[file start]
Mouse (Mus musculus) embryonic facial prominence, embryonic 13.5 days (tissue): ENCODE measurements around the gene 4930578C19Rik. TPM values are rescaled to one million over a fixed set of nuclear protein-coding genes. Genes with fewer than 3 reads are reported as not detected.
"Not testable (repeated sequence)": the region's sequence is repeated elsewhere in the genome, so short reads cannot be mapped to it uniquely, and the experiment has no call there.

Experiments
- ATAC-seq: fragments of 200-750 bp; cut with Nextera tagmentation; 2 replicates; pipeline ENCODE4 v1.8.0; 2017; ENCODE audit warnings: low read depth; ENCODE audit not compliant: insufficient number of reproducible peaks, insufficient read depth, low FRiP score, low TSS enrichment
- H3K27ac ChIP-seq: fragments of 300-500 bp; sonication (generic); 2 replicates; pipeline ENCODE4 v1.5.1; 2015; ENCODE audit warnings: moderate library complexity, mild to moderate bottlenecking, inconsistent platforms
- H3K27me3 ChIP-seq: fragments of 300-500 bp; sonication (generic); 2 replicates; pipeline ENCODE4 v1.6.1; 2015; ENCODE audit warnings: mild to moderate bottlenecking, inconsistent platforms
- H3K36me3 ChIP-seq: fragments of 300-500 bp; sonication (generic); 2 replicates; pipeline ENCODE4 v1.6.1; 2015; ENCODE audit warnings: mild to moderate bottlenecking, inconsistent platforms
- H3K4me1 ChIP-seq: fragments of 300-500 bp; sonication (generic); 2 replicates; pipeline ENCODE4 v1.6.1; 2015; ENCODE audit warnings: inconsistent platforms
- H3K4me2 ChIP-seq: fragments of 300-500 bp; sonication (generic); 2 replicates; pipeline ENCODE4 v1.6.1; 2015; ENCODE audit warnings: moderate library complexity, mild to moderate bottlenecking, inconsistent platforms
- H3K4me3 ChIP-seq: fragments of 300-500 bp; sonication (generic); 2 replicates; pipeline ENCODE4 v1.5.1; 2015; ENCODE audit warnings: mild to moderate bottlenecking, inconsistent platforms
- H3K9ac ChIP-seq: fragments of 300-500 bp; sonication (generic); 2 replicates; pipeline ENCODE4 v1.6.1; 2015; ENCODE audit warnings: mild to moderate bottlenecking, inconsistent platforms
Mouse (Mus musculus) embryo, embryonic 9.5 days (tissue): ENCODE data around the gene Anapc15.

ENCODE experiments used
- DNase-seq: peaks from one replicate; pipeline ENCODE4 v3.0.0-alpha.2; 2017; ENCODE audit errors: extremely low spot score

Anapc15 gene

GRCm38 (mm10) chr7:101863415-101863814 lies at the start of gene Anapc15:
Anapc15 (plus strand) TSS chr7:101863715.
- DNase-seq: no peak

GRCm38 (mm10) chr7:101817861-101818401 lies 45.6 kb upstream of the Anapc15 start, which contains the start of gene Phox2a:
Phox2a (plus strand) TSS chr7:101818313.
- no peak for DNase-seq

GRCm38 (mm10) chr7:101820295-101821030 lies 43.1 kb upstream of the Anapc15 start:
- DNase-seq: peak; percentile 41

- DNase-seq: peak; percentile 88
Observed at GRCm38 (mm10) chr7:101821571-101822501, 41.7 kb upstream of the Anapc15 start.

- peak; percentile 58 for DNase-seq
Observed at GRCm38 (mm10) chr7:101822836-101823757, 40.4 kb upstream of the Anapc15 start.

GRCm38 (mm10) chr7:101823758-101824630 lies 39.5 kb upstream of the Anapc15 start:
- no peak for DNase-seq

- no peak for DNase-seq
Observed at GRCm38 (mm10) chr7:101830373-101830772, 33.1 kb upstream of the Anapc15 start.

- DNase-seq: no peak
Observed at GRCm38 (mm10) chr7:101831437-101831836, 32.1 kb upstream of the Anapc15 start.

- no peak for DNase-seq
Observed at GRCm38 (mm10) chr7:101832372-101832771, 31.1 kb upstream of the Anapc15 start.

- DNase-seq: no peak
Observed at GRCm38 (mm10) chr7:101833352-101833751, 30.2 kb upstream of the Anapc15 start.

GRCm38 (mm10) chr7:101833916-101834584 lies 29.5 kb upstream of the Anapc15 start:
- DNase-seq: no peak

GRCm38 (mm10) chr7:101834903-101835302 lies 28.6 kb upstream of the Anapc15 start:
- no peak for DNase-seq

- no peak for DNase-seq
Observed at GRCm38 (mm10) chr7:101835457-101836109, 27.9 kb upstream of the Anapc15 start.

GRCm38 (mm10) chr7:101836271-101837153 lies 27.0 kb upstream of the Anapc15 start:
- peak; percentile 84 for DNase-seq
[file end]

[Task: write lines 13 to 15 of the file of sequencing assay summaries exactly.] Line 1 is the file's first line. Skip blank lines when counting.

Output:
ENCODE experiments used
- DNase-seq: peaks from one replicate; pipeline ENCODE4 v3.0.0-alpha.2; 2017; ENCODE audit errors: extremely low spot score

Anapc15 gene